Stylistically, the historic Bikan district of Kurashiki was very different from any Japanese town we had been to so far. The area is filled with former warehouses that were used to store rice, which was shipped in and out via the canals. The white stucco buildings were decorated with black tiles, bordered with thick white grout, which looked like it was applied with a very large pasty bag. This created a very distinctive pattern of black and white squares or diamonds, which we had not seen in other locations we had visited so far. Most of the attractive buildings have been converted into shops, restaurants and inns. This made for a very homogenous and charming town to stroll in, especially at twilight, when the streetlights along the canals would come on, reflecting their light romantically against the water.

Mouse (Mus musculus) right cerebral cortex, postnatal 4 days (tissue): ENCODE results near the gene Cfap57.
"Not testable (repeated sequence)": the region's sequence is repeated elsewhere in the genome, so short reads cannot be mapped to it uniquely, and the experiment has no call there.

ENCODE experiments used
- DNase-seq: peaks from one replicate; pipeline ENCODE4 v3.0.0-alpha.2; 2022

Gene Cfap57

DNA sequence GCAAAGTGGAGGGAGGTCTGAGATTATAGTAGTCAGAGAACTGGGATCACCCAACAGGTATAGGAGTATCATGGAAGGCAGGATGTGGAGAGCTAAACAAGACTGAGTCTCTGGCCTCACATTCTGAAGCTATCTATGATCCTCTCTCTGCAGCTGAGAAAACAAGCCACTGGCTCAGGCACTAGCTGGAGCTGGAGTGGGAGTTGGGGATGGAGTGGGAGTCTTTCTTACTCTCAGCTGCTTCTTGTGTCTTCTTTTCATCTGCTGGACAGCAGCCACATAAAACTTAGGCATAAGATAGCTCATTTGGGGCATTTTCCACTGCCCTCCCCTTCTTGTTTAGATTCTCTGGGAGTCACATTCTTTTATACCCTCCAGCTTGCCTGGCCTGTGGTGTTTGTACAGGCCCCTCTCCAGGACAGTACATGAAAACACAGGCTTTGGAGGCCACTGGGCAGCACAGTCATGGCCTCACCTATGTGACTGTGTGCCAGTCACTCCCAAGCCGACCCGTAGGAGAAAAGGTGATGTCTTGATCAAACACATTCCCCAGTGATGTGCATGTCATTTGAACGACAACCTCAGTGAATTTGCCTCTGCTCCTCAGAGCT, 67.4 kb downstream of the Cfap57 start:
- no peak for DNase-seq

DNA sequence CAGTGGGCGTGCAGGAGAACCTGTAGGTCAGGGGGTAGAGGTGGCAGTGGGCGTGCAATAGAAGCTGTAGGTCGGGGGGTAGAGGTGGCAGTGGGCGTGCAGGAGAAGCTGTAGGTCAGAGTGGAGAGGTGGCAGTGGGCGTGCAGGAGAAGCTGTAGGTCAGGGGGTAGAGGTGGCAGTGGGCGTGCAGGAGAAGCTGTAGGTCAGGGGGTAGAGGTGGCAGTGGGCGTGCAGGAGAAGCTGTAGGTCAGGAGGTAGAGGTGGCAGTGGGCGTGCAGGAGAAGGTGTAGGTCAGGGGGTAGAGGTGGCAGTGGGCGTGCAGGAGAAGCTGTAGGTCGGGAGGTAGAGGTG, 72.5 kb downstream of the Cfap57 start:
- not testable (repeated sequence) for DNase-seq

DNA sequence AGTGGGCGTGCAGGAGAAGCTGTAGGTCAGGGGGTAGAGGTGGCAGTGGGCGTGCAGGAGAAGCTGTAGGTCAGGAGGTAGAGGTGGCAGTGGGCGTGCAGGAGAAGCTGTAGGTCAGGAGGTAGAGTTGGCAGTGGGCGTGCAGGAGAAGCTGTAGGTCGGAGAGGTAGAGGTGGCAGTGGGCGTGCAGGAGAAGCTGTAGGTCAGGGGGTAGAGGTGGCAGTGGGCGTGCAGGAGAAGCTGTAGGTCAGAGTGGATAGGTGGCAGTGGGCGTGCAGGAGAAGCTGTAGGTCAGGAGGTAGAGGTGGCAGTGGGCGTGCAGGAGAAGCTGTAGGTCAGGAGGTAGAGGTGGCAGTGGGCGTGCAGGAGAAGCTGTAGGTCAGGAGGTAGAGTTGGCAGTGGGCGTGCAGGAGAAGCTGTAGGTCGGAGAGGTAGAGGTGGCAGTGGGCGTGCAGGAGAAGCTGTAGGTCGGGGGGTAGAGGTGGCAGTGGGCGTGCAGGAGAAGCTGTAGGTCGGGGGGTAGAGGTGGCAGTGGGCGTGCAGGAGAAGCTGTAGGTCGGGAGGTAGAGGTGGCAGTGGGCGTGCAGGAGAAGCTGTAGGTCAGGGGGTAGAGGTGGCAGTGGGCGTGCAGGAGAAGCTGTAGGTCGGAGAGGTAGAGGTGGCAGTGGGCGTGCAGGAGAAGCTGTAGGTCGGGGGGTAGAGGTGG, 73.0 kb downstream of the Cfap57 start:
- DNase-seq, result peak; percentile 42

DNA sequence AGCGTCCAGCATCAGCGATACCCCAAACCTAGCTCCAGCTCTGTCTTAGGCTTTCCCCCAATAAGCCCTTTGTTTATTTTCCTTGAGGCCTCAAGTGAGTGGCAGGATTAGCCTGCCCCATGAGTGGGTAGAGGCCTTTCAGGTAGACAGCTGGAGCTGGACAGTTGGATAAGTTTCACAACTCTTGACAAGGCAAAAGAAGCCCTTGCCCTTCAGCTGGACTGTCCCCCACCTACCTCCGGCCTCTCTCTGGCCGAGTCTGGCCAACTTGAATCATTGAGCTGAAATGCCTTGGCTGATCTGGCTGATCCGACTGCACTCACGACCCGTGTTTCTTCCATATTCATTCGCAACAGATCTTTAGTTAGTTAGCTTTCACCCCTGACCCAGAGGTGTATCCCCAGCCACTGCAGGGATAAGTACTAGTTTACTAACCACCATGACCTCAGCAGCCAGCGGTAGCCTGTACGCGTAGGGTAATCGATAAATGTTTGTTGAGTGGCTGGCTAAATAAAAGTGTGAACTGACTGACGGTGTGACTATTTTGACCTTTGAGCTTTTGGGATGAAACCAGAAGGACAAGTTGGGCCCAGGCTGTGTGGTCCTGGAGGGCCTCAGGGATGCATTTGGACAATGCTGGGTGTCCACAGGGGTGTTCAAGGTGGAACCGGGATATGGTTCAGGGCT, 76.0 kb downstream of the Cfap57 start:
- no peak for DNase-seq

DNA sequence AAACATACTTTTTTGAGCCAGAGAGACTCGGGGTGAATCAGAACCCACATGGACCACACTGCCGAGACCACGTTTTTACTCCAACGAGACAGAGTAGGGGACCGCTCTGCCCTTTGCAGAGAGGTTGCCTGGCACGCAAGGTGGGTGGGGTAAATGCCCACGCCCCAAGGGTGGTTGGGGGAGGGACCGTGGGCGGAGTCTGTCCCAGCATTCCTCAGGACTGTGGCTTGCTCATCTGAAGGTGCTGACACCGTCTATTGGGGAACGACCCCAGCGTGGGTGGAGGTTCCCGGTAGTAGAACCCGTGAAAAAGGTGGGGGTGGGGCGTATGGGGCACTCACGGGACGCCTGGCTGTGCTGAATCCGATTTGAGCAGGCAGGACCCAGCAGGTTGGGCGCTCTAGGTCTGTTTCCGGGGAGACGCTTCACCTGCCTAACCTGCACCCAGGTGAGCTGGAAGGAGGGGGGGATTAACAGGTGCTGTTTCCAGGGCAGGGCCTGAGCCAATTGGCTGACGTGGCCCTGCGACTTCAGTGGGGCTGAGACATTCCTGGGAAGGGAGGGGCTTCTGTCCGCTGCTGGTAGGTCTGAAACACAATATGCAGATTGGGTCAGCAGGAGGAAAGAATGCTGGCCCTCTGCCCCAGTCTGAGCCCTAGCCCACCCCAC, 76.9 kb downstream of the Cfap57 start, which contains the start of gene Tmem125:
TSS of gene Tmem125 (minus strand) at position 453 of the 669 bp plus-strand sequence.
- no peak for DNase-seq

We spent a couple hours going into an out of shops, surprised at the number of them that sold denim. Did you know that Kurashiki is the denim capital of Japan? Well, judging from the number of stores dedicated to the material, it is easy to believe. There were also a number of museums that I would have liked to have gone into if we had had more time, such as a museum of folk craft, an archaeological museum, a toy museum and one dedicated to art preservation and restoration. The one museum we had time for was the Ohara Museum, which contains possibly the best private collection of western art in Japan. Incongruously housed in a large, columned neo-classical building, it seemed to have one or two examples of every major artist since the late 1800’s, representing everything from impressionism to cubism, abstract expressionism, pop art, post-modern and more. There is also an annex featuring works by Japanese artists. In between the two is a very small but beautiful garden, which can be enjoyed from the street, even without entering the museum.